Yesterday a newly packaged 3 hour version of CSNY’s wonderful, classic album from 1970 - Déjà Vu - was released. Complete with new mixes, outtakes, new masters, demos. But to be honest – somehow - I feel like I’ve heard it all before.
Let’s turn instead to something you’ve never heard, but you have a million times. A new album from George Ivan Morrison. Van the Man. Classic albums like Astral Weeks, Moondance, Days Like This and the best ever live rock album, It’s Too Late To Stop Now.
But his new album is a real stinker – apparently. Reviews are awful. The Guardian gives it just one star (huh? has that ever actually happened – in history?)… “Depressing rants…boring and paranoid… reminiscent of a dinner party with a bitter divorcee” And we haven’t even got through the first paragraph yet.
I’m so tempted to listen, just to see how bad it really is, but why would I put yet another Spotify ha’penny in his coffers? I know so many young artists desperate for another click on their latest Spotify track. They’re hard won, believe me. So why would I play it instead of the friends and artists who inspire me today? Time is short.
I like Van Morrison. Yes dear reader, I have even loved him – seen him a few times: alone, with Georgie Fame, with the Chieftains. Always a great band, a great performer, some rather good tunes. The Man has soul – deepest Northern Irish soul, Celtic Soul. American blues and soul, your and my soul. But yeah, he can also be a miserable, surly git, liable to walk off stage before he’s even on it, taking the ‘alternative’ view, finding fault and evil in things and people.
Let’s go back a tad. It’s the 1980s – again. (But before you tire of this shtick, you should know I am as surprised as you are by this. I thought I was obsessed by the 60s…)
I’m living alone, in Hammersmith. Robyn has run away with some entrepreneurial magnate to conquer South Africa. I hear they live in a gated complex with servants and Alsatians. Laura’s drifted off somewhere too. I’m out of work. I’ve given up on being a musician - again. I’ve managed to get sacked from the worst job I ever had - packing towels into mail order bags in a rat infested warehouse in Finsbury Park. John Lennon has been murdered - I know where I was when I heard the news – oh boy. I’m at an all-time low. I’m aimless, I line up on the dole every other week. I’ve taken to smoking roll-ups. I hang out at Riverside Studios, an arts venue in Hammersmith, trying to look cool.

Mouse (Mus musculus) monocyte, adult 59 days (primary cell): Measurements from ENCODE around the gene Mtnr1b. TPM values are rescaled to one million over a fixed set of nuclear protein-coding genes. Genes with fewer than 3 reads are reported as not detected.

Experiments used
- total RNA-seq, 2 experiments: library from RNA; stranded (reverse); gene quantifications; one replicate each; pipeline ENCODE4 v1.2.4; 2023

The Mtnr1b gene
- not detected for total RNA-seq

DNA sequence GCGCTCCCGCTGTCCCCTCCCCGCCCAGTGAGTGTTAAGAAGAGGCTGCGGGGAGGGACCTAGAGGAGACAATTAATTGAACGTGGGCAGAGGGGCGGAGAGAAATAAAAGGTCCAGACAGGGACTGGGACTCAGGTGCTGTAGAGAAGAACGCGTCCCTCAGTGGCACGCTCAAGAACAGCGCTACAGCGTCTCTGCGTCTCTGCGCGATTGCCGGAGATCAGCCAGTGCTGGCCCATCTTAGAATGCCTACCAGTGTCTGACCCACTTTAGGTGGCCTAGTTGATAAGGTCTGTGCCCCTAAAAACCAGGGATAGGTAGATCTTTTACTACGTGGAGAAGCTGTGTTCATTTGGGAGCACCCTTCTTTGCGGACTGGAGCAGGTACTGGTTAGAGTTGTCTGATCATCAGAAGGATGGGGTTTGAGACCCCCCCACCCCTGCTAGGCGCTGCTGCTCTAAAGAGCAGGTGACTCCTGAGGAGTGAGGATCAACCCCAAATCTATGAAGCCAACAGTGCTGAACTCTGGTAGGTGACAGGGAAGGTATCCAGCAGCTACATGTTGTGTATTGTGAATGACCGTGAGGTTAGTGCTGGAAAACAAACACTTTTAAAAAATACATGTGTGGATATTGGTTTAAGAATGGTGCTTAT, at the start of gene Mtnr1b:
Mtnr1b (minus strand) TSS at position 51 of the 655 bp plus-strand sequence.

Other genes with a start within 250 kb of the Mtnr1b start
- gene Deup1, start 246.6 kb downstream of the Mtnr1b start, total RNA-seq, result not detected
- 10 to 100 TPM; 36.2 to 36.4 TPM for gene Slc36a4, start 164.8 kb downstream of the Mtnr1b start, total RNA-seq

And I see Van Morrison there a few times. Not performing, actually. Eating. In the cafe. Sitting in the corner by himself, picking at his food as if it’s a potential enemy, and reading a book he’s plainly not enjoying. Scowling at it. People go up and try to engage him in conversation. It’s ‘Hi Van! I just love your music!’. They stand close, expecting a response, as if this is a line he’s never heard before. One young man tries ‘I write songs too! Perhaps I can play you one, or maybe two?’ (Not me, by the way). Van shrugs his shoulders, he waves his fork around with a remnant of vegetarian lasagne hanging from it, and there’s a tired look that comes into his eye. Can’t a man get any peace?
And I feel sorry for him. For all my musical, romantic and life failures, and his mega-stardom, I feel I’m the happier one. I’d never listened to him before this, but the glimpse behind the mask got to me. What would it be like to be ‘famous’, to be ‘on’ at all times? To be Public Property. We fans don’t own him. We may love him as a musician, but Van the actual Man is not obliged to love us back. He knows us far less well than we know him. Though we like to believe our heroes know us better than we do ourselves, they literally don’t have a clue.
A musician is not just a reflection of us, certainly not necessarily the best incarnation of who we would like to be. The purpose of a good musician – a great one – is to shine a light into our soul (Celtic or otherwise), so that we see ourselves and the world a little clearer. There you go – Larry says!
So, truthfully, for every moon I have danced under, for every brown eye’d girl I’ve ever loved, for every bottle of cherry wine I’ve drunk by a railroad near a Cypress Avenue somewhere – thank you, Van. I’ve learned a bit about who I am.
But you know, there also just comes a time when memories mean more than dreams. When the past needs to be held in aspic as a sort of reference point, a guy-rope. Like seeing you rip it up in Cambridge a few years ago, or the Albert Hall in the 80s – that is my own Van the Man. Not the one who the pundits say is paranoid and delusional.
There is perhaps a time to stop. It’s never too late. Now.
Then again, maybe I’ll listen to the new album after all. Like he cares.